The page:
A half-day symposium with talks by Rebekka Kiesewetter and Eva Weinmayr (AND Publishing/Valand Academy)
1-5pm April 11
Centre for Postdigital Cultures
3rd Floor Lanchester Library
Registration (free): https://experimentalpublishing.eventbrite.co.uk
This is the first in a series of symposia hosted by the Centre for Postdigital Cultures (CPC) exploring contemporary approaches to experimental publishing. Over the course of the series, we will ask questions about the role and nature of experimentation in publishing, about ways in which experimental publishing has been formulated and performed in the past, and ways in which it shapes our publishing imaginaries at present. This series aims to conceptualise and map what experimental publishing is or can be and to explore what lies behind our aims and motivations to experiment through publishing. As such, it forms the first activity within the CPC’s new Post-Publishing programme, an initiative committed to exploring iterative and processual forms of publishing and their role in reconceptualising publishing as an integral part of the research and writing process, i.e. as that which inherently shapes it.
Rebekka Kiesewetter holds a Lic. phil. I (MA) in art history, economics and modern history from the University of Zurich. Her works in critical theory, practice and making as critique focus on the intersections of experimental publishing, architecture, arts, artistic research, and the humanities.
Eva Weinmayr is an artist, educator, researcher and writer based in London and Gothenburg investigating the border crossings between contemporary art, radical education, and institutional analysis by experimenting with modes of intersectional feminist knowledge practices. She currently conducts a PhD on micro-politics of publishing at Valand Academy, University of Gothenburg and runs together with artist Rosalie Schweiker AND Publishing, a feminist publishing practice based in London.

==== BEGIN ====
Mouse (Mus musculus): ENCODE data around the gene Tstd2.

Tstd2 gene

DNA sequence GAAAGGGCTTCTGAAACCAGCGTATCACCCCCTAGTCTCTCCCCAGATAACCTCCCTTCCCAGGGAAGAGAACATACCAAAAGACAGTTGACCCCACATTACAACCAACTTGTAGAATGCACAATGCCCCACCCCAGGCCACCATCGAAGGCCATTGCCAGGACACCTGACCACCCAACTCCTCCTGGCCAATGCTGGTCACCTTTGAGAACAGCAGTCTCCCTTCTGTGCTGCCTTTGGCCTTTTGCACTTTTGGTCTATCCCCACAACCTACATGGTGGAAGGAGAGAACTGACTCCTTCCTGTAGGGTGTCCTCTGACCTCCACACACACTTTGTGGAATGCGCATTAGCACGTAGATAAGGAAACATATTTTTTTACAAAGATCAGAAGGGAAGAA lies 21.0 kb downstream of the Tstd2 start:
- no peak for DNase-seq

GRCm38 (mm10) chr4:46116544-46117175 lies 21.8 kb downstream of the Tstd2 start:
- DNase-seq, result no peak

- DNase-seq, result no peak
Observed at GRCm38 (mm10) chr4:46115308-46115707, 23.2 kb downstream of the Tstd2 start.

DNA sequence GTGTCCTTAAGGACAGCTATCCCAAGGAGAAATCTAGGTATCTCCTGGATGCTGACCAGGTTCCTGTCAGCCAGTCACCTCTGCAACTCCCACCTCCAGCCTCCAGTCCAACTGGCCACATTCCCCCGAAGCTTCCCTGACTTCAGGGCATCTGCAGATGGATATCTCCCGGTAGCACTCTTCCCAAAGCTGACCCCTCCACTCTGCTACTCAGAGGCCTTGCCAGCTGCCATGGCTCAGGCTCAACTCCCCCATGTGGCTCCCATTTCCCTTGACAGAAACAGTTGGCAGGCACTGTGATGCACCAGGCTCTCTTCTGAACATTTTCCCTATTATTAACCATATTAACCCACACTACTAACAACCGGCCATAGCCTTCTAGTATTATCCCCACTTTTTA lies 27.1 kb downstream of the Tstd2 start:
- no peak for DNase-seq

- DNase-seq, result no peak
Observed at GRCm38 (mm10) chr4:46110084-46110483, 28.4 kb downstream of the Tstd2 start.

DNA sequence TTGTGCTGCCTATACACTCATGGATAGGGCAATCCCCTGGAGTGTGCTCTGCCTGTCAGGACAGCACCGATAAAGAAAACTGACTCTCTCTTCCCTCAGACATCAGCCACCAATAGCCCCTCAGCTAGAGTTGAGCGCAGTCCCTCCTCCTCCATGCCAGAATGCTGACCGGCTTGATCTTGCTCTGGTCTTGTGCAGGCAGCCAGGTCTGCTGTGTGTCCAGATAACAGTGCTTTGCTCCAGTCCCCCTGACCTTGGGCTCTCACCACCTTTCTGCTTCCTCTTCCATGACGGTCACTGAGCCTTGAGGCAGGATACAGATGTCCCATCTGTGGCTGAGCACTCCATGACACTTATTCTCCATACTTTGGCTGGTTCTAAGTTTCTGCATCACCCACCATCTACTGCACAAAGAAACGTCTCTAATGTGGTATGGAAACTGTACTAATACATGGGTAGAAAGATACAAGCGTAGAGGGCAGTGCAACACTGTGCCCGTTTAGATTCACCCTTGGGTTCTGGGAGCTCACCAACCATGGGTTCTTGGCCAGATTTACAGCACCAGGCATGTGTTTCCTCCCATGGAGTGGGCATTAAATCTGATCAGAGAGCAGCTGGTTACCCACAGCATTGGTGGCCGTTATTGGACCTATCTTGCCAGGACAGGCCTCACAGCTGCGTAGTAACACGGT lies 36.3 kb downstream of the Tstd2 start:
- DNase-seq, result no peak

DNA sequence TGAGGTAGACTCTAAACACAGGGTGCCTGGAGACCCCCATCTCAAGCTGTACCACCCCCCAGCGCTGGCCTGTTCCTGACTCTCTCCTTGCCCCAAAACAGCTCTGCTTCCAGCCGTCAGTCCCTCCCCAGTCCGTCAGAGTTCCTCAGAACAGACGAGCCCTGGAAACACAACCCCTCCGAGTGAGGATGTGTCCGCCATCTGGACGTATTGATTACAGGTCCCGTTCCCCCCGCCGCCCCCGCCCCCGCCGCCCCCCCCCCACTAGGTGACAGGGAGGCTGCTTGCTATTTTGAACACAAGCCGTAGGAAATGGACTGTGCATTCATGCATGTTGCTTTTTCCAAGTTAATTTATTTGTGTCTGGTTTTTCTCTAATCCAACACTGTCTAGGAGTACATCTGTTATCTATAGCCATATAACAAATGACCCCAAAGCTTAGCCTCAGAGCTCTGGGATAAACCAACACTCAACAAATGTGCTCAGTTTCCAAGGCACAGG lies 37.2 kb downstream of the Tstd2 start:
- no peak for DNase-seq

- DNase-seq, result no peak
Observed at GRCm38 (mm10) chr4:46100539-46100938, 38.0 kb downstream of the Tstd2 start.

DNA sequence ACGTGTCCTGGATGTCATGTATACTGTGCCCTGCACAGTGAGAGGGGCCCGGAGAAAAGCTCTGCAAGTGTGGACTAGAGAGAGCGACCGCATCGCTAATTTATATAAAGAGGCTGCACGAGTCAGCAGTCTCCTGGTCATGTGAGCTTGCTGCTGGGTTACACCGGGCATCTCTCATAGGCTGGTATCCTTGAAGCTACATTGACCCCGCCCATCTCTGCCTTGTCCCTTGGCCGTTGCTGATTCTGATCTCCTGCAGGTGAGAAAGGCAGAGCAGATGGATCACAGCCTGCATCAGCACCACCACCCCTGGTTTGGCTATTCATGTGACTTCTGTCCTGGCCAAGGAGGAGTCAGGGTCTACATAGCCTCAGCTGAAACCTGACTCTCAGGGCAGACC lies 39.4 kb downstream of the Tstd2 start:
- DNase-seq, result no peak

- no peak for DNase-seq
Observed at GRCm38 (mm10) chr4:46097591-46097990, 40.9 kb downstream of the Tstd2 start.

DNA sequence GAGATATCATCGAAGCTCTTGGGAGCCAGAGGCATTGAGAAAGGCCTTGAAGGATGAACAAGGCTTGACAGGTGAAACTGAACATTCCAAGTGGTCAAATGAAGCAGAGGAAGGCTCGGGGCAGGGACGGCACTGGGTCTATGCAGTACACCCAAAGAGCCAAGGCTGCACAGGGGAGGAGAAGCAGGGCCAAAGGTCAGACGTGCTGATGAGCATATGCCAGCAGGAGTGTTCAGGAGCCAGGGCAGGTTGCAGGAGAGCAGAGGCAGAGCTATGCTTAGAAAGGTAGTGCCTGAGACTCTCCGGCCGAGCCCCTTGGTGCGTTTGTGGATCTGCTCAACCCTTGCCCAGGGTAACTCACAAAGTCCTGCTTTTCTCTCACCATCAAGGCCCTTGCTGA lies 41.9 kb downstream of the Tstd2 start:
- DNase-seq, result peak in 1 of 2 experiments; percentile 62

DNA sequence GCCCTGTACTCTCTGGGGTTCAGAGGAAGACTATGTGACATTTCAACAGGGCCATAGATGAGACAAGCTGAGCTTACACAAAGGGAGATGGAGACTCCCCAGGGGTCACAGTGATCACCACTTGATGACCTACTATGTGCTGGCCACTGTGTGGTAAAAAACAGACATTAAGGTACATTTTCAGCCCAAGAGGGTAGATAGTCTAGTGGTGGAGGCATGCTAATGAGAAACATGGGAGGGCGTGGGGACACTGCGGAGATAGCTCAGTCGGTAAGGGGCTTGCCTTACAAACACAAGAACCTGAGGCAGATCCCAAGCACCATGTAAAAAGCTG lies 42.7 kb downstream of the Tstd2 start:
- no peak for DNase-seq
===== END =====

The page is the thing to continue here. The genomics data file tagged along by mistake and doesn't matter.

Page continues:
AND Publishing, The Piracy Reader, 2014
Experimental publishing can be positioned as an intervention, a mode of critique, and a tool of speculation. It is a way of thinking about writing and publishing today that has at its centre a commitment to questioning and breaking down distinctions between practice and theory, criticality and creativity, and between the scholarly and the artistic.
In this series of events we propose to explore contemporary approaches to experimental publishing as:
- an ongoing critique of our current publishing systems and practices, deconstructing existing hegemonies and questioning the fixtures in publishing to which we have grown accustomed—from the book as a stable object to single authorship and copyright.
- an affirmative practice which offers means to re-perform our existing writerly, research, and publishing institutions and practices through publishing experiments.
- a speculative practice that makes possible an exploration of different futures for writing and research, and the emergence of new, potentially more inclusive forms, genres, and spaces of publishing, open to ambivalence and failure.
This take on experimentation can be understood as a heterogeneous, unpredictable, and uncontained process, one that leaves the critical potentiality of the book as a medium open to new intellectual, political, and economic contingencies.